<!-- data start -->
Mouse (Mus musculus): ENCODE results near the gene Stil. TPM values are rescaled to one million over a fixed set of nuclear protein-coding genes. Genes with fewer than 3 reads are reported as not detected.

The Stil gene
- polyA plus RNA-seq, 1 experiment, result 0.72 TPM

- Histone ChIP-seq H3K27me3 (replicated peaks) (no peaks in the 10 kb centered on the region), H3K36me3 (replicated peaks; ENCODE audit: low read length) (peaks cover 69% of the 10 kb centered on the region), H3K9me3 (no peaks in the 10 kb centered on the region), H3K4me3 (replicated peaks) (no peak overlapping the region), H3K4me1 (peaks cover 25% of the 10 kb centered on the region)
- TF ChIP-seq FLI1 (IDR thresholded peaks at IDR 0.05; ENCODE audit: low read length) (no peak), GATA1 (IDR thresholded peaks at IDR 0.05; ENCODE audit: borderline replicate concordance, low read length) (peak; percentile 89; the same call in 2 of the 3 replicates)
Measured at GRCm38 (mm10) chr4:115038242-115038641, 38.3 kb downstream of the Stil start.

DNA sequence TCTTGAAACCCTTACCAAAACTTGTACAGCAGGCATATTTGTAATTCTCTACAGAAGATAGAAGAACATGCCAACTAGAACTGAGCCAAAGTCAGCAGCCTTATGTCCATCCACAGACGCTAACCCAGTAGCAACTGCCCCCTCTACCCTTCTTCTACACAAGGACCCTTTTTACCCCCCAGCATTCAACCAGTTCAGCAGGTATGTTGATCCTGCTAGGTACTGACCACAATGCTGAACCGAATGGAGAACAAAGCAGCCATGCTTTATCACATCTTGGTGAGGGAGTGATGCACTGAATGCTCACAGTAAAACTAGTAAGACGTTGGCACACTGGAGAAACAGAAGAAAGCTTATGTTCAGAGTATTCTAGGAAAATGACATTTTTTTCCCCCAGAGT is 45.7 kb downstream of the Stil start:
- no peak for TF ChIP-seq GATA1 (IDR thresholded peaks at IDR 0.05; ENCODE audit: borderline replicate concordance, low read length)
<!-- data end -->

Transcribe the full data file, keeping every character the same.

Mouse (Mus musculus): ENCODE results near the gene Stil. TPM values are rescaled to one million over a fixed set of nuclear protein-coding genes. Genes with fewer than 3 reads are reported as not detected.

The Stil gene
- polyA plus RNA-seq, 1 experiment, result 0.72 TPM

- Histone ChIP-seq H3K27me3 (replicated peaks) (no peaks in the 10 kb centered on the region), H3K36me3 (replicated peaks; ENCODE audit: low read length) (peaks cover 69% of the 10 kb centered on the region), H3K9me3 (no peaks in the 10 kb centered on the region), H3K4me3 (replicated peaks) (no peak overlapping the region), H3K4me1 (peaks cover 25% of the 10 kb centered on the region)
- TF ChIP-seq FLI1 (IDR thresholded peaks at IDR 0.05; ENCODE audit: low read length) (no peak), GATA1 (IDR thresholded peaks at IDR 0.05; ENCODE audit: borderline replicate concordance, low read length) (peak; percentile 89; the same call in 2 of the 3 replicates)
Measured at GRCm38 (mm10) chr4:115038242-115038641, 38.3 kb downstream of the Stil start.

DNA sequence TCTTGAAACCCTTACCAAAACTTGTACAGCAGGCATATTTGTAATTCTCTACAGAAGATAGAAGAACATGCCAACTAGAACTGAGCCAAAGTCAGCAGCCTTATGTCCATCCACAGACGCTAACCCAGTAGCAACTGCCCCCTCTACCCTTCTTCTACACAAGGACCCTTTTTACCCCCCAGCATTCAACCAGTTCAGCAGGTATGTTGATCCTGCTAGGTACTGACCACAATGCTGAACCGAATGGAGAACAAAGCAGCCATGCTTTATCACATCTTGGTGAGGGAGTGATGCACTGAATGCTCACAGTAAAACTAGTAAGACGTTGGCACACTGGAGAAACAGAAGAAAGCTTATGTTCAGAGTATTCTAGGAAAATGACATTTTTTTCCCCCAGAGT is 45.7 kb downstream of the Stil start:
- no peak for TF ChIP-seq GATA1 (IDR thresholded peaks at IDR 0.05; ENCODE audit: borderline replicate concordance, low read length)